Environment advocacy groups in Nova Scotia are disappointed a proposed gold mine in Guysborough County is moving forward following the approval of a two-pit gold mine project on Tuesday by the province.
Environment Minister Tim Halman announced the project would be getting the green light under several conditions, saying that he was "satisfied" that any adverse effects to the environment would be mitigated through compliance with the terms of the agreement.
Those terms include the development of a wildlife management plan with the provincial Departments of Natural Resources and Environment and Climate Change and implementing a complaint resolution process to receive and respond to concerns about the project.
Some of the province's environment advocacy groups are not happy about the decision, though. Karen McKendry, the wilderness outreach co-ordinator at the Ecology Action Centre, said in an interview Wednesday that Halman's decision "shouldn't be happening in this day and age."
"Nova Scotia already has a large open-pit gold mine on the Eastern Shore and this is another one proposed," McKendry said. "The one in Goldboro would actually … mine for years, which leaves behind a huge contaminated site and leads to lots of trucking and diesel fuel use and is very polluting, to line the pockets and the coffers of people to make them richer and returns very little, if anything, to Nova Scotia."
In her opinion, McKendry said the approval represented the government's buckling to pressure from the gold mining industry. She also spoke of potential arsenic contamination in waterways and across the wetlands in the area, which she called the province's "kidneys."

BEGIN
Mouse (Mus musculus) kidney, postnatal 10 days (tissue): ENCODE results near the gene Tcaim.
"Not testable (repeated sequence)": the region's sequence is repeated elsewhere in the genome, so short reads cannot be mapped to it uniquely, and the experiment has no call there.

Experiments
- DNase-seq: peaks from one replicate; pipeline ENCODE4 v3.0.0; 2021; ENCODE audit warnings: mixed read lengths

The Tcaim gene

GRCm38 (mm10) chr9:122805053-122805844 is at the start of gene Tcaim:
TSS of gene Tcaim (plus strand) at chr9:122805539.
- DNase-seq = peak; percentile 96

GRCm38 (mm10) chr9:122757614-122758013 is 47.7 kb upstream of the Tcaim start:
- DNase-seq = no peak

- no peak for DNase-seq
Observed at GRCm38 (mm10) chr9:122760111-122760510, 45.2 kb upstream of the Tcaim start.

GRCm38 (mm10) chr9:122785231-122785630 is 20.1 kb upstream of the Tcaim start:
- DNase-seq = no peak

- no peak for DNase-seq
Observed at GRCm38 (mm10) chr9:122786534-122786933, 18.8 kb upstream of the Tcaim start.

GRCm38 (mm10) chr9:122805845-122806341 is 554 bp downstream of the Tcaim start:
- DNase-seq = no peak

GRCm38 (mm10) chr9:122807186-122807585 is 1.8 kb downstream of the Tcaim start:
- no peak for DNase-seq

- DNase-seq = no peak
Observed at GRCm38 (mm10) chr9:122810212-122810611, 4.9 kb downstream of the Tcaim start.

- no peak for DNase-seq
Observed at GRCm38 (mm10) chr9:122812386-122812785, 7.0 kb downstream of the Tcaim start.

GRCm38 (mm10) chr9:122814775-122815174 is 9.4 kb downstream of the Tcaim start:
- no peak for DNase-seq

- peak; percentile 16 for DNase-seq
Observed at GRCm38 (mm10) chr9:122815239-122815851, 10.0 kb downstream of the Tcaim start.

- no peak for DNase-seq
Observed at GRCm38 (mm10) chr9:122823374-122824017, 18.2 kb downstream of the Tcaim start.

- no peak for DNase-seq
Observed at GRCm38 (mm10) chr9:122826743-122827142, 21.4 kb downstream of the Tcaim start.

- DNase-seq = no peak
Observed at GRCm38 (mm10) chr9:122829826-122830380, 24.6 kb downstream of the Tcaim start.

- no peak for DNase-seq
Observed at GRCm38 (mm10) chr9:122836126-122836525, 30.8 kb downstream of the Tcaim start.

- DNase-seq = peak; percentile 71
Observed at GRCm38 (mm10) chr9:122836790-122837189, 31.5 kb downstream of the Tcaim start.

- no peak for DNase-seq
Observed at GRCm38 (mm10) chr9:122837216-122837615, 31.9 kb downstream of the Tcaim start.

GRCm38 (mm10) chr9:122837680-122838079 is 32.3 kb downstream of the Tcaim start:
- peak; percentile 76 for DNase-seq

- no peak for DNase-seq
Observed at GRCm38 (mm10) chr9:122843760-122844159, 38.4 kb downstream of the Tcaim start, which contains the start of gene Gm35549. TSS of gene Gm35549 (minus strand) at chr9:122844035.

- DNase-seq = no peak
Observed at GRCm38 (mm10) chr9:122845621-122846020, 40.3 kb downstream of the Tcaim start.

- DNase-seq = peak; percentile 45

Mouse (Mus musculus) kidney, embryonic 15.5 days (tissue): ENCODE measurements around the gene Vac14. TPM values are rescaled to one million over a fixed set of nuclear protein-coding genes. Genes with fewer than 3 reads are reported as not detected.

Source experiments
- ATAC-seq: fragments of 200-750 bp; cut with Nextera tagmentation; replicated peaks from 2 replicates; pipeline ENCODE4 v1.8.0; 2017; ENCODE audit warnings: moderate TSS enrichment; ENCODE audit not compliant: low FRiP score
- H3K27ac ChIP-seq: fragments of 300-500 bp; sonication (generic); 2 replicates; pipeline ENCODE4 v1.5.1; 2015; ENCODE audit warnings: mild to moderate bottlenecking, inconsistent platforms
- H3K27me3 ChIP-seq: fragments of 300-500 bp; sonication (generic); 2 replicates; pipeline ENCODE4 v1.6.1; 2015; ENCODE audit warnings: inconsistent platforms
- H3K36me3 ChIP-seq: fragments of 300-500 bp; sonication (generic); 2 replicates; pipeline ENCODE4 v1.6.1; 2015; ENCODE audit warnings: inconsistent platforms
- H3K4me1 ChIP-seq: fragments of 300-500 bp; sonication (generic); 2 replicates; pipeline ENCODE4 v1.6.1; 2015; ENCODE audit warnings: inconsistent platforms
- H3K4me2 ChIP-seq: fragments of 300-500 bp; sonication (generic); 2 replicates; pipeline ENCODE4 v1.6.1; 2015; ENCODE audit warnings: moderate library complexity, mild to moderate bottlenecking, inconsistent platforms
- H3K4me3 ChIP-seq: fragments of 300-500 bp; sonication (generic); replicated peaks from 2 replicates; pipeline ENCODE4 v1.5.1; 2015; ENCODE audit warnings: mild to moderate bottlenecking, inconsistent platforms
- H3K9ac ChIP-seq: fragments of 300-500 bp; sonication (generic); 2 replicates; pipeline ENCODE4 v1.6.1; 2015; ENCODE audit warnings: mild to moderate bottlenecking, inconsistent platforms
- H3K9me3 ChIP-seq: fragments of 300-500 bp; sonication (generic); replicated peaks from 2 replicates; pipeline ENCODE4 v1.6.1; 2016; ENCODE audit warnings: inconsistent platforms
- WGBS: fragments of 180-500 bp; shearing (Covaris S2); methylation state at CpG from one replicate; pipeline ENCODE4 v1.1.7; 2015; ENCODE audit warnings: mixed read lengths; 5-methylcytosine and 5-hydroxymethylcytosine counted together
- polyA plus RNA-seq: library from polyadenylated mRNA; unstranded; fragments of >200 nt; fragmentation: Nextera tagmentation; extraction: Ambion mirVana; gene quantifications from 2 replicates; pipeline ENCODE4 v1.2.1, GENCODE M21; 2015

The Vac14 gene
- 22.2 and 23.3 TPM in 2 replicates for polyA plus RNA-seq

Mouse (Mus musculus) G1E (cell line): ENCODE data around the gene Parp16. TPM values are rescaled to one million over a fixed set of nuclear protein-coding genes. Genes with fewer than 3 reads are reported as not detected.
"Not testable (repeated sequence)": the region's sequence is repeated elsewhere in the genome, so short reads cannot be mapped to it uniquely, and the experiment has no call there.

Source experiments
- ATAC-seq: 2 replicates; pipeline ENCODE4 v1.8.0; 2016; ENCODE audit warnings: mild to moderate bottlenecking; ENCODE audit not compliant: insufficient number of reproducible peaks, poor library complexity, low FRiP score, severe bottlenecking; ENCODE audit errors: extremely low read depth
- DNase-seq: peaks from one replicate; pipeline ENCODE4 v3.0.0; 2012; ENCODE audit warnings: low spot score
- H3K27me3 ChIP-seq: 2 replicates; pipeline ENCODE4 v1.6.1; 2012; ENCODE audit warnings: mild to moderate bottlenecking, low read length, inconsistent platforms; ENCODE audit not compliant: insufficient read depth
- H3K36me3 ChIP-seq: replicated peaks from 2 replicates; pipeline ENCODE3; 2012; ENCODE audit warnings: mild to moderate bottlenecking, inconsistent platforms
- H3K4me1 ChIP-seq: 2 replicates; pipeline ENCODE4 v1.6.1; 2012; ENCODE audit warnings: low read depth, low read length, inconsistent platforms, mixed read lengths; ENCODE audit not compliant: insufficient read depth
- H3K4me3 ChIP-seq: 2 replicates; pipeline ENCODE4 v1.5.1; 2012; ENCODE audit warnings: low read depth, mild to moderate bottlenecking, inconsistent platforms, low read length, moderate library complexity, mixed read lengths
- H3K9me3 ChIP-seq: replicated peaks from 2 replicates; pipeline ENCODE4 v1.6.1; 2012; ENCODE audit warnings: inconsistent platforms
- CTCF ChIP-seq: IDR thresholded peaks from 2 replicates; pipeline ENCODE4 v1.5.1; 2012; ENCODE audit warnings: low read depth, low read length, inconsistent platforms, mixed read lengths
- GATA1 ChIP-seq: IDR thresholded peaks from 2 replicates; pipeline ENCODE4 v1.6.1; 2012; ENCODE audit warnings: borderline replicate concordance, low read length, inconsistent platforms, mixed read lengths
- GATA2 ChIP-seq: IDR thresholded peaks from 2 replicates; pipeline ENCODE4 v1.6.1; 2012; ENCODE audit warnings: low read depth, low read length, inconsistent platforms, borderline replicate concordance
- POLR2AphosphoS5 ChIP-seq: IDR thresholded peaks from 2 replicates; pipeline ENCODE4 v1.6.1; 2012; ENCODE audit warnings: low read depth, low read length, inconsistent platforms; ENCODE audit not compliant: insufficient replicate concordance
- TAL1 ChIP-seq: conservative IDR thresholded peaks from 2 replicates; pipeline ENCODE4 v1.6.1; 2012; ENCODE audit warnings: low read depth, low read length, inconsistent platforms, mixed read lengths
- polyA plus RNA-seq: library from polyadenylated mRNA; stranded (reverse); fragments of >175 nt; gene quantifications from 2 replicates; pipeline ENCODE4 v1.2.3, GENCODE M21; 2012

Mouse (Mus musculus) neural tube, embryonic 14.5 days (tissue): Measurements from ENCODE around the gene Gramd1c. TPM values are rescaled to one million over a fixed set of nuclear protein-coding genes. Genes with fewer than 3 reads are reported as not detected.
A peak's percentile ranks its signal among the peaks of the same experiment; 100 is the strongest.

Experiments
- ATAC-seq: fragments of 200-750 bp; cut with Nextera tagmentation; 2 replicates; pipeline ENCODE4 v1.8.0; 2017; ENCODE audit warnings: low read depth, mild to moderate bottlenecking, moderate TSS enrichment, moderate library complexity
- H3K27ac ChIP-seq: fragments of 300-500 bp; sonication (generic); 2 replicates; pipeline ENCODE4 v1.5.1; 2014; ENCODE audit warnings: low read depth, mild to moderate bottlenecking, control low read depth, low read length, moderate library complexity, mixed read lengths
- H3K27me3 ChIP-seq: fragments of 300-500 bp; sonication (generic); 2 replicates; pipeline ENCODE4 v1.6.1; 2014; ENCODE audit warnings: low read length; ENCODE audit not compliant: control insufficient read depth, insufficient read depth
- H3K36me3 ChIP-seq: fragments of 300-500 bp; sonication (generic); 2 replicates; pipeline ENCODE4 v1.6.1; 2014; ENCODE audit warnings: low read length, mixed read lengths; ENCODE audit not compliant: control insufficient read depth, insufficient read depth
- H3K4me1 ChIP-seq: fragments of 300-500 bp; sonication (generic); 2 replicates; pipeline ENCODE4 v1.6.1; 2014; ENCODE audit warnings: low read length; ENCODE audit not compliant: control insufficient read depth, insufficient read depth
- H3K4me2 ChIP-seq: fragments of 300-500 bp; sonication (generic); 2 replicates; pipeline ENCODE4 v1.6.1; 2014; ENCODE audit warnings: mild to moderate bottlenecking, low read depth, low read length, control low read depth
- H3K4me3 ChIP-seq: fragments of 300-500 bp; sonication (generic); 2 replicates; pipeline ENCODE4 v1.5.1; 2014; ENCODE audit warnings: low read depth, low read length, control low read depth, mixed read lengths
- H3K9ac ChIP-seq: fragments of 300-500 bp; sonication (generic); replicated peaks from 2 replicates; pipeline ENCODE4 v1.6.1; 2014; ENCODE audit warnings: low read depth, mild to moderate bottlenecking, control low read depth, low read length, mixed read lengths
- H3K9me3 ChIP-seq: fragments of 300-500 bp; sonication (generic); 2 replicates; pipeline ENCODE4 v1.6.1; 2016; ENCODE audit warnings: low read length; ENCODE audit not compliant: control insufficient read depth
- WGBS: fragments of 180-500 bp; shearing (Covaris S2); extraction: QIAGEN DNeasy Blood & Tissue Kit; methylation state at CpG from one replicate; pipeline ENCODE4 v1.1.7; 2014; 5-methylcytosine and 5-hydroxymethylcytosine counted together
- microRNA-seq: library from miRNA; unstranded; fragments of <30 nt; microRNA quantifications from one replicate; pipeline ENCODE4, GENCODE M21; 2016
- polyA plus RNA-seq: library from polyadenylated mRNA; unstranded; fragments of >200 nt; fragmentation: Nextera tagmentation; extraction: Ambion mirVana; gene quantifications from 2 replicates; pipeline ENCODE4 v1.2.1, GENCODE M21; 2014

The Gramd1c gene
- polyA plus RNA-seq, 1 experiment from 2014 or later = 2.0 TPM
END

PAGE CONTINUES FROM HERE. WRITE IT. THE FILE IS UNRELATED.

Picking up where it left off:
"Those (wetlands) are needed for cleaning our water, for carbon capture," she said. "(They're) one of the last refuges for the endangered mainland moose, and so this project, like many others, proposes to destroy dozens and dozens of wetlands, including ones with species at risk in them."
The environmental effects of gold mining in the province have long been debated, particularly in the Goldboro area, which has an extensive history of mining and arsenic and mercury contamination. McKendry said in Nova Scotia, the rock that gold occurs in also has within it a substantial amount of arsenic. When the rock is brought to the surface and the gold is extracted, the rock that remains needs to be contained so there's no chance of polluting waterways and groundwater, she added.
'Happy' with the approval, company says
Signal Gold wants to develop the mine. The project includes two open pits, a processing facility, a tailings management facility, waste rock storage areas, as well as water management infrastructure such as collection ditches, culverts, settling ponds and water treatment systems.
Robert Dufour, the chief financial officer of Signal Gold, said the company is quite happy with the result.
"We were certainly confident starting the process that we had put together a very comprehensive environmental assessment," he said. "It's always exciting when you get that approval."